The previous post of the Activities and Tasks series gave an introduction to the concepts behind activities and tasks. We have seen that activities correspond to visible screens in the UI, that activities are grouped as stacks within tasks, and tasks are sent to the background and foreground as atomic units. In this post of the series, we focus on Android’s intent concept and address the following questions:
- What are intents?
- How do we use them to launch activities?
- What options (flags) does Android provide to customize this launch? (e.g. in terms of target task or activity instance creation)
Android application user interfaces are decomposed into ‘screens’ called activities. The user navigates from screen to screen thanks to buttons, clickable elements, keyboard keys, gestures, etc. Each activity manages one ‘screen’. Beyond those screens, ‘activity instances’ are created, configured, destroyed, recreated following a somewhat sophisticated lifecycle. To develop an activity, developers need to create a class extending the
Activity base class and override a couple of methods to react to lifecycle transition, events etc. This blog post highlights the threading issues encountered when developing a responsive Activity.
With Android, Google implemented its very own UI component model, introducing various new terms and concepts probably unfamiliar to most developers. Although well designed and powerful, it is unconventional, has a high learning curve and, in some respects, lacks sufficient documentation. Basic use cases may be quick to implement, but in order to develop more complex applications, a thorough understanding of Android’s UI component model is essential.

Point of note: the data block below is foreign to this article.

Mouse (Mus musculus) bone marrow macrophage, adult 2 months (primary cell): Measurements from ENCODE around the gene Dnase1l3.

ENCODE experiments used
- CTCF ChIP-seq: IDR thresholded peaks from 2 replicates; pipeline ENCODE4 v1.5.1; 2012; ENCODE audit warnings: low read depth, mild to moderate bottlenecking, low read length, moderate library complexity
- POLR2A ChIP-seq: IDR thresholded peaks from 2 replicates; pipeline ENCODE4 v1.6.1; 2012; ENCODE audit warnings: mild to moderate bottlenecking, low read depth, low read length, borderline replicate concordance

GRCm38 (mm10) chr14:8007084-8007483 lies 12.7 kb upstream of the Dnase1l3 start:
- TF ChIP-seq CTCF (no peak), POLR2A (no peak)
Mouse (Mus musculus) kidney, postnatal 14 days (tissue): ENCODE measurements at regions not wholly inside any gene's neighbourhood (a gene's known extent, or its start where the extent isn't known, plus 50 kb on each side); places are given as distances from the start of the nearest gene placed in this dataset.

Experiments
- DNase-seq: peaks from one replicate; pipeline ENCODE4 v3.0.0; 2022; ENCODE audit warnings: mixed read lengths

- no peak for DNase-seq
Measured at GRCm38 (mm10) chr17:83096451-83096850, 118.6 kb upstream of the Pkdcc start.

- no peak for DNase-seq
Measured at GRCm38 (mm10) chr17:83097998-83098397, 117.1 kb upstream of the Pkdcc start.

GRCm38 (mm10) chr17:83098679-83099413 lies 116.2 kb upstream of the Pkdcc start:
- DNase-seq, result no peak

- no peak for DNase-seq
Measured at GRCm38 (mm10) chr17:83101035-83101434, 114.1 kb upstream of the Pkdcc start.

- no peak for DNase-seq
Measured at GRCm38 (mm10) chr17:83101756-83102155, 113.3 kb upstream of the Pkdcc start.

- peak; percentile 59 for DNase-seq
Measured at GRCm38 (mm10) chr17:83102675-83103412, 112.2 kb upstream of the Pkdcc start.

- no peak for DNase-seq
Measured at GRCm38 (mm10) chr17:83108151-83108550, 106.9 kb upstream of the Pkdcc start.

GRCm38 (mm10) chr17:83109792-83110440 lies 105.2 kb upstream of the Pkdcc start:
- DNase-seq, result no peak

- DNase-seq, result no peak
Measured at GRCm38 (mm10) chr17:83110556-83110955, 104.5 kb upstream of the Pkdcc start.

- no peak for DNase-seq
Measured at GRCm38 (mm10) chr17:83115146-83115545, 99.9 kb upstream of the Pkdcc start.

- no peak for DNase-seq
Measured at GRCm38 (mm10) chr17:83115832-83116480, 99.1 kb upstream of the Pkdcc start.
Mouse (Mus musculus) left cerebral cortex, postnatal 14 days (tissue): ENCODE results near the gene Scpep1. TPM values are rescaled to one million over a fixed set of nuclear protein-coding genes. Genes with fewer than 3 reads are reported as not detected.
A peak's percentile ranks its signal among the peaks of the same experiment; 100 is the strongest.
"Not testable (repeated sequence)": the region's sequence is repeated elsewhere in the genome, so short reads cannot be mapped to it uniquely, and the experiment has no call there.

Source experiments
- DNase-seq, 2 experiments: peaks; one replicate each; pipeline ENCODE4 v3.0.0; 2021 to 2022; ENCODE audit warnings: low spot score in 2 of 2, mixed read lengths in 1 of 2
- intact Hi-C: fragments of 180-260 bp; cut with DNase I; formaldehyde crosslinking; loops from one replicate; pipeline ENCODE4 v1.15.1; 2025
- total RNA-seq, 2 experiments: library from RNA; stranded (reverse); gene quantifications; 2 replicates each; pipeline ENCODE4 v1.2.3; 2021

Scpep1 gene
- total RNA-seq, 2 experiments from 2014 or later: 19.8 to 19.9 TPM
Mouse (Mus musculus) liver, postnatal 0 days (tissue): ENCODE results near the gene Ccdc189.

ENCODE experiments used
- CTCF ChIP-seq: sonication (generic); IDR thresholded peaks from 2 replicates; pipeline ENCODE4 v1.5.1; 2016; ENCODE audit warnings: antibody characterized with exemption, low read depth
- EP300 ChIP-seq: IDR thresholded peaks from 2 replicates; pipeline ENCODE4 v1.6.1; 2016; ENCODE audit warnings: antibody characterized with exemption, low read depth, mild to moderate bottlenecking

This series aims at providing this understanding while focusing on the UI related concepts of activities and tasks.
The last post presented the motivations about using SOA for mobile applications. It described where and how SOA technologies could be used in mobile solutions and the interests to follow such approach. This post describes a product recently developed by akquinet following this approach. This is a concrete demonstration of the advantages of using SOA in mobile solution.
The Mobile Solutions and OSGi competence center of akquinet is specialized in the building of mobile and modular applications. They has developed a high expertise in two different domains:
- Service-Oriented Architecture (SOA)
- Mobile Technologies
Despite they sound different, mixed together it creates a very interesting recipe. Indeed, it provides a new, flexible and efficient way to create mobile systems by infusing service-oriented concepts into mobile technologies. This post presents the motivations of such mix. The next post describes how this recipe was successfully already used.